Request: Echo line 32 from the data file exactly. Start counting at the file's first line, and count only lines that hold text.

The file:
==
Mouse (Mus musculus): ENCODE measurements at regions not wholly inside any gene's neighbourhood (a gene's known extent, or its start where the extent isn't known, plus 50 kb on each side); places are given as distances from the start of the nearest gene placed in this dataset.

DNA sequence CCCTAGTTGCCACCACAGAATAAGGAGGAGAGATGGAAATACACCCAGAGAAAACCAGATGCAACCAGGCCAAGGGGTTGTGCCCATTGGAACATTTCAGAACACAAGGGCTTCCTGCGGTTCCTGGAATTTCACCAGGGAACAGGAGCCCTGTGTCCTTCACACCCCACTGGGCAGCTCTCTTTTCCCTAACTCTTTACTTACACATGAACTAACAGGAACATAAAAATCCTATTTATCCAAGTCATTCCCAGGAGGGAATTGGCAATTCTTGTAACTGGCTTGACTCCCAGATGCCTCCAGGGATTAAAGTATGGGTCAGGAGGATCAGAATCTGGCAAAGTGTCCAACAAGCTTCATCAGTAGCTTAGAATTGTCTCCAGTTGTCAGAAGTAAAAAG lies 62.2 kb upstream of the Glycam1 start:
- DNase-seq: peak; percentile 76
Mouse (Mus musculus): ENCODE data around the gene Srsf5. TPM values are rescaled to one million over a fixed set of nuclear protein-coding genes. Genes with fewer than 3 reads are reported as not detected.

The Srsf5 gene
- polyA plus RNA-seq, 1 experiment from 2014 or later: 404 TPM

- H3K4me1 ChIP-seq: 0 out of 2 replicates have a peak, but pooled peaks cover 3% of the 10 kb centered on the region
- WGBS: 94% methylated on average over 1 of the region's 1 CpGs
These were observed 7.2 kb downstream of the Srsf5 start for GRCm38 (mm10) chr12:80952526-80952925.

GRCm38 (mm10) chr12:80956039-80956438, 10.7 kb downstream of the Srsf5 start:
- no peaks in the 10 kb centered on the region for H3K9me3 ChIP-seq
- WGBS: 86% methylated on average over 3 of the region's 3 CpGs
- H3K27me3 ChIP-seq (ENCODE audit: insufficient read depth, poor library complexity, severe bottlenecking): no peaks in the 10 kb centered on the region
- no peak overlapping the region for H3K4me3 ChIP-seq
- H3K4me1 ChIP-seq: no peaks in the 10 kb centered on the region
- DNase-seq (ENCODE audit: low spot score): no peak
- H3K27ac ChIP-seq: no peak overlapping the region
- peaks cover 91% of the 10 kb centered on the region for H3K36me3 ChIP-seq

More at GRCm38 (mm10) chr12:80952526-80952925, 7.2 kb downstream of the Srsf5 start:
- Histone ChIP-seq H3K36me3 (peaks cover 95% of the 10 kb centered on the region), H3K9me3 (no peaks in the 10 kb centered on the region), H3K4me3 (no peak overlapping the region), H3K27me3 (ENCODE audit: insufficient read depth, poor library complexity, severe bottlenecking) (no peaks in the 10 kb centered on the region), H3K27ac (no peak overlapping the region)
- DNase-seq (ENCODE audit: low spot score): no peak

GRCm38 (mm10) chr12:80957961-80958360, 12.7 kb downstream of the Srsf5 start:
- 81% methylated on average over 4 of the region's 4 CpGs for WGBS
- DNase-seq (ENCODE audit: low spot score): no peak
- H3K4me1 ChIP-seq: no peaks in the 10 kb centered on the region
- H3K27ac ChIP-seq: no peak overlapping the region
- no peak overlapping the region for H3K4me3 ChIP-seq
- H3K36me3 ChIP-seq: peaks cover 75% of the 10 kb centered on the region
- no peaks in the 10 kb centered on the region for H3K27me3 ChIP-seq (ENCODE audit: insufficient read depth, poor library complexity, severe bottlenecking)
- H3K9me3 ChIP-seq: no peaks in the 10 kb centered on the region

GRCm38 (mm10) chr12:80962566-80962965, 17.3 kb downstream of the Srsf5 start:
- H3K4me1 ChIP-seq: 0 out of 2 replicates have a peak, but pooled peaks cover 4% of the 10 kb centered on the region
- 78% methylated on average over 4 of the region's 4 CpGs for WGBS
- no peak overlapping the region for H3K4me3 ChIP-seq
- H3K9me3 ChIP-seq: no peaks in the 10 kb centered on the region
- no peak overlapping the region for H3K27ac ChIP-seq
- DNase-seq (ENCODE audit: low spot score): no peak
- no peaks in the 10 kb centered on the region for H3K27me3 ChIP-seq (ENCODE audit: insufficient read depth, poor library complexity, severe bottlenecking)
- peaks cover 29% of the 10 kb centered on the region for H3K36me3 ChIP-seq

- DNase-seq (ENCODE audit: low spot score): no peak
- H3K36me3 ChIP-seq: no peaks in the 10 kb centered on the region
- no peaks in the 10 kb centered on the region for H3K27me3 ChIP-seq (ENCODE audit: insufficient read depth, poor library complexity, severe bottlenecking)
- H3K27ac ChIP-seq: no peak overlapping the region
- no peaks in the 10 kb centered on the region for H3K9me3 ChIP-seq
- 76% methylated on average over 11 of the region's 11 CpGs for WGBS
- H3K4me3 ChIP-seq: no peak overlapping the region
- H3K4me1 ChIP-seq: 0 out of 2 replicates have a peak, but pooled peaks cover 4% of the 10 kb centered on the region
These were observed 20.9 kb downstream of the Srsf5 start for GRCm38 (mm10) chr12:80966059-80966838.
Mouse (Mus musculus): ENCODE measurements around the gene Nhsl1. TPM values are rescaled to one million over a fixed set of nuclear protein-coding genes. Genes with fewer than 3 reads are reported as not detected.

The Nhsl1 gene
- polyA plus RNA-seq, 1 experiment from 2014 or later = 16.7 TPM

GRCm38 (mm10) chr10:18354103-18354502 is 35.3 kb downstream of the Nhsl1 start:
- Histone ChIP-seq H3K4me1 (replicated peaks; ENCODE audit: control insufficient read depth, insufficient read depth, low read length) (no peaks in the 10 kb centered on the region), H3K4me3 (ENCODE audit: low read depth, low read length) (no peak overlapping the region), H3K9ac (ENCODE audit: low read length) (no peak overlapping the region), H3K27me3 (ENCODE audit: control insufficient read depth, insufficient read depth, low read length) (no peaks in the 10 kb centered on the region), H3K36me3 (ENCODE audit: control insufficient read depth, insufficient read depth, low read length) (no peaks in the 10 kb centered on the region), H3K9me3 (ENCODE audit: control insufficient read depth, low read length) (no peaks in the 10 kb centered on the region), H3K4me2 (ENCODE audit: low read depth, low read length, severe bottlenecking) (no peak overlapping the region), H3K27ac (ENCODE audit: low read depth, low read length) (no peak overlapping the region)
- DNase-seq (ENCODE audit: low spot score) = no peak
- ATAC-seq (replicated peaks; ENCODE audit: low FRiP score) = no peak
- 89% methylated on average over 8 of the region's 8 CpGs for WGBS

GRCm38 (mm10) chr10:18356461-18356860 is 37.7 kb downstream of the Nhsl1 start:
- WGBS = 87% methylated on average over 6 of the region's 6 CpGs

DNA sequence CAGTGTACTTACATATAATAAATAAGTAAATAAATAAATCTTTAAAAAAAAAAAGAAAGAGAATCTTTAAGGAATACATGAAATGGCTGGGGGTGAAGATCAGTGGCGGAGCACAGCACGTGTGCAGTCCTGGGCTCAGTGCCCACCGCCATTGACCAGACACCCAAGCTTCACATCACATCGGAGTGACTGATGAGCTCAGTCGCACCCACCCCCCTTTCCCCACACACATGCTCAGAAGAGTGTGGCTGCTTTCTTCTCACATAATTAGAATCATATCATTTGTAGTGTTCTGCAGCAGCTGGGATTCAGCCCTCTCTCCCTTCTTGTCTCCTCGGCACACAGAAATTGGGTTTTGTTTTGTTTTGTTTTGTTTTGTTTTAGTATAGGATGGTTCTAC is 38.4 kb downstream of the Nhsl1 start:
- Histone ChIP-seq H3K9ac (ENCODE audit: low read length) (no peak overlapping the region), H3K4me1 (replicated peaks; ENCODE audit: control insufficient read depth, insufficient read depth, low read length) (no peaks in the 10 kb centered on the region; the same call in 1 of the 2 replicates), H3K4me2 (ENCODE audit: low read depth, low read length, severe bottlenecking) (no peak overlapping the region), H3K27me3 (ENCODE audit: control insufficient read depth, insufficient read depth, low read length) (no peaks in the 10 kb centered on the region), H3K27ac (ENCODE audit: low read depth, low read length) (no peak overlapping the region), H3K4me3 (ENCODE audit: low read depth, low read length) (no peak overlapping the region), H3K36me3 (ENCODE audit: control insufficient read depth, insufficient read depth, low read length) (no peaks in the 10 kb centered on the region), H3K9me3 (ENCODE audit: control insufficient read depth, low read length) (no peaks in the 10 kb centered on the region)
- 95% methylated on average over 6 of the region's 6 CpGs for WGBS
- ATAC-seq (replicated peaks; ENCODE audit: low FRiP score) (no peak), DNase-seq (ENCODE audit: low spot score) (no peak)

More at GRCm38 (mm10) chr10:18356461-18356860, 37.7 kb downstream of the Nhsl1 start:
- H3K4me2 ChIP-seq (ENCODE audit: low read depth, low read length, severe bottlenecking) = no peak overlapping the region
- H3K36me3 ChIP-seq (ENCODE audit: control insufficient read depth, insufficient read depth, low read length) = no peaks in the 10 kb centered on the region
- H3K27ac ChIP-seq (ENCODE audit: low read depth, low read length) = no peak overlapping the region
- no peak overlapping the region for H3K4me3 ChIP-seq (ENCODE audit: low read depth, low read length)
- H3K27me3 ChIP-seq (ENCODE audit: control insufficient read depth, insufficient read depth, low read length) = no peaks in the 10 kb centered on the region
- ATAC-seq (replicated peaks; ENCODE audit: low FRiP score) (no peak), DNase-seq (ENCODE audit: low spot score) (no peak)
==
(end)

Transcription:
- H3K4me1 ChIP-seq: 0 out of 2 replicates have a peak, but pooled peaks cover 4% of the 10 kb centered on the region